“The day is about perspectives and choices,” said San Francisco 49ers Chaplain Earl Smith to 19 rookie football players. “Choices that can lead one to prison or a National Football League career,” he added, at the start of a tour of San Quentin on June 14.
“It was mandatory, coming on this tour,” said rookie linebacker Aaron Lynch.
The San Quentin trip was part of an effort to encourage the young players, ranging from ages 20 to 23 years old, to make smart choices that keep them out of trouble and playing ball, according to Smith.
The players and coaches met with inmates who participate in various self-help programs.
The inmates reminded the rookies that a phone call could end a career, and a house party gone wrong can lead to a jail sentence. They urged the visitors to take advantage of the opportunity to develop, not just into professional football players, but also into role models.
“I played with Curtis Conway [former NFL wide receiver] at Hawthorne High School,” said inmate Kevin Carr. “Now he’s retired while I’ve been in prison.”
“Most of the people I played with back in high school are now retiring from the league,” said inmate Royce Rose, starting quarterback for the San Quentin All-Madden flag football team. Rose said as a teen he was a top 50 athlete in California.
The visiting players and coaches then broke into small discussion groups with the inmates to talk about the self-help, rehabilitative and educational opportunities at San Quentin.
“There are over 70 programs geared toward ‘restorative justice’ and rehabilitation at San Quentin,” said inmate Sam Hearnes. “But, when I first came to prison, people were separated by race. Walking into another group’s area could mean life or death. Just taking a walk to the toilet or stopping to tie your shoe meant having someone place security over you.”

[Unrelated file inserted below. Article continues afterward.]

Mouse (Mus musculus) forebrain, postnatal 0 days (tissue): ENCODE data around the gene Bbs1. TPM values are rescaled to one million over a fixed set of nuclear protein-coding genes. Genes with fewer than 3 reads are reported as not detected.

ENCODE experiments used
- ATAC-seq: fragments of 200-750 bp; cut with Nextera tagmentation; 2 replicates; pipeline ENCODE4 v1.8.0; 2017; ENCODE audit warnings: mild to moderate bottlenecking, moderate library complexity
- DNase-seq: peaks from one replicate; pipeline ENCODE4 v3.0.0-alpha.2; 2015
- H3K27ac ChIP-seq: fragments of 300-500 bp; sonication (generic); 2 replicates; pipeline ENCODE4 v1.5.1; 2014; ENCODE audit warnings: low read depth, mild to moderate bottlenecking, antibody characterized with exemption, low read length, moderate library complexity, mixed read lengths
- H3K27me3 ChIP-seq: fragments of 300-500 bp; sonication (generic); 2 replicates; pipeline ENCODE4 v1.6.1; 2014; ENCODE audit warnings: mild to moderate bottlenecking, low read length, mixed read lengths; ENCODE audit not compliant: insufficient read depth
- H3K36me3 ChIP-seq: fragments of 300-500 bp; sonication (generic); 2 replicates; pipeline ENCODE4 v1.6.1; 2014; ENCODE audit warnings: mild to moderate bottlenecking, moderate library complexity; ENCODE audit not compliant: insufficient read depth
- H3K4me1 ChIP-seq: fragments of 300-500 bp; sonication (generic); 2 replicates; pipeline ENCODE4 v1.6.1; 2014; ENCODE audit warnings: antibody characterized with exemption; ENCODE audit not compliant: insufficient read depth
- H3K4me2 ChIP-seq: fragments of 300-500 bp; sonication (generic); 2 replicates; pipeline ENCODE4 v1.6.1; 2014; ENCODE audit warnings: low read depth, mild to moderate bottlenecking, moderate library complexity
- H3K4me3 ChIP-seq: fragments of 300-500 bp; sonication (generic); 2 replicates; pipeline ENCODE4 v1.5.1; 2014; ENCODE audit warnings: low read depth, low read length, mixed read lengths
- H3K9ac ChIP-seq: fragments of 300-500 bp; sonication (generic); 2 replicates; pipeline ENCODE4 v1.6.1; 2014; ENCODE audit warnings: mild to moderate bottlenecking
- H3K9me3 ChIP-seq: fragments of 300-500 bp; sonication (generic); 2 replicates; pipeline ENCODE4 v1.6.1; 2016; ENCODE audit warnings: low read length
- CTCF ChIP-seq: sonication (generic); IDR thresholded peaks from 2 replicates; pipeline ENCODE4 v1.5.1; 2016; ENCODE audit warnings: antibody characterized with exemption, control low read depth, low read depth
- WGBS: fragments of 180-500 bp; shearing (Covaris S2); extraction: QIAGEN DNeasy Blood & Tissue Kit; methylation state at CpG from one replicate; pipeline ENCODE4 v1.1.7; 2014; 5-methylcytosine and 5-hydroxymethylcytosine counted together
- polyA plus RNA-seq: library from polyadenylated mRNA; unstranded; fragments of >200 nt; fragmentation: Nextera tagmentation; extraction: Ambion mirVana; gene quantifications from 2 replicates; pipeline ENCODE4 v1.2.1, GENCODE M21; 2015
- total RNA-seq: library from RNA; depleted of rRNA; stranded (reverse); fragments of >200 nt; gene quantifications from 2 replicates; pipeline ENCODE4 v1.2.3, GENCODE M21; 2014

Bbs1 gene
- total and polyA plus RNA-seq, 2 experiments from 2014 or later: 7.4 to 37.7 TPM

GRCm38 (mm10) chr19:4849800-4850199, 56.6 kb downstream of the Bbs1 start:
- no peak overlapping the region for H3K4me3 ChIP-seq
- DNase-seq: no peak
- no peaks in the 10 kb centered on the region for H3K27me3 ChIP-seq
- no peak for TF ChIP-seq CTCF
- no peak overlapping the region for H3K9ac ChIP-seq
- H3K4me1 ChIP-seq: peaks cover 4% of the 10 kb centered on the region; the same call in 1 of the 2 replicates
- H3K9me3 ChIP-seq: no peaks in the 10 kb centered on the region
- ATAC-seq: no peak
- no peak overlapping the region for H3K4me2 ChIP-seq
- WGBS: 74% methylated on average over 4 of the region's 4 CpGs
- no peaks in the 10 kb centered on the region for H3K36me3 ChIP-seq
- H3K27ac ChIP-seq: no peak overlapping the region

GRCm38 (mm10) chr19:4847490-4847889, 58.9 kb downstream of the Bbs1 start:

Hearnes asked the players and coaches why they thought prisons are necessary in society.
“To modify behavior,” said 49er veteran safety C.J. Spillman. “Prison seems like an adult version of ‘time-out,’” added 49er rookie running back Carlos Hyde.
“I used to be you,” said inmate Isaiah Thompson-Bonilla to Hyde. “I played D-1 ball for seven years as a professional.” Thompson-Bonilla is a graduate of Ohio State University and a former Canadian Football League Grey Cup Champion for the Toronto Argonauts in 1986.
Next, the visitors walked the Lower Yard, where they met and conversed with hundreds of inmates. The inmates gave the players and coaches a round of applause and shouts of encouragement.
Shortly thereafter, an institutional alarm was sounded, requiring all inmates to be seated in place. Head coach of the 49ers Jim Harbaugh took the time to sign autographs and shake hands with inmates seated on the ground.
“I want to thank all the men that spoke to me. I learned a lot today,” said 49er offensive lineman Marcus Martin. “I met someone who grew up around the corner from where I grew up. That’s deep.”
“Awesome experience,” said rookie Trey Millard as the tour ended. “I‘ve never been to a prison before. I always wanted to see this one.”
–Rahsaan Thomas contributed to this story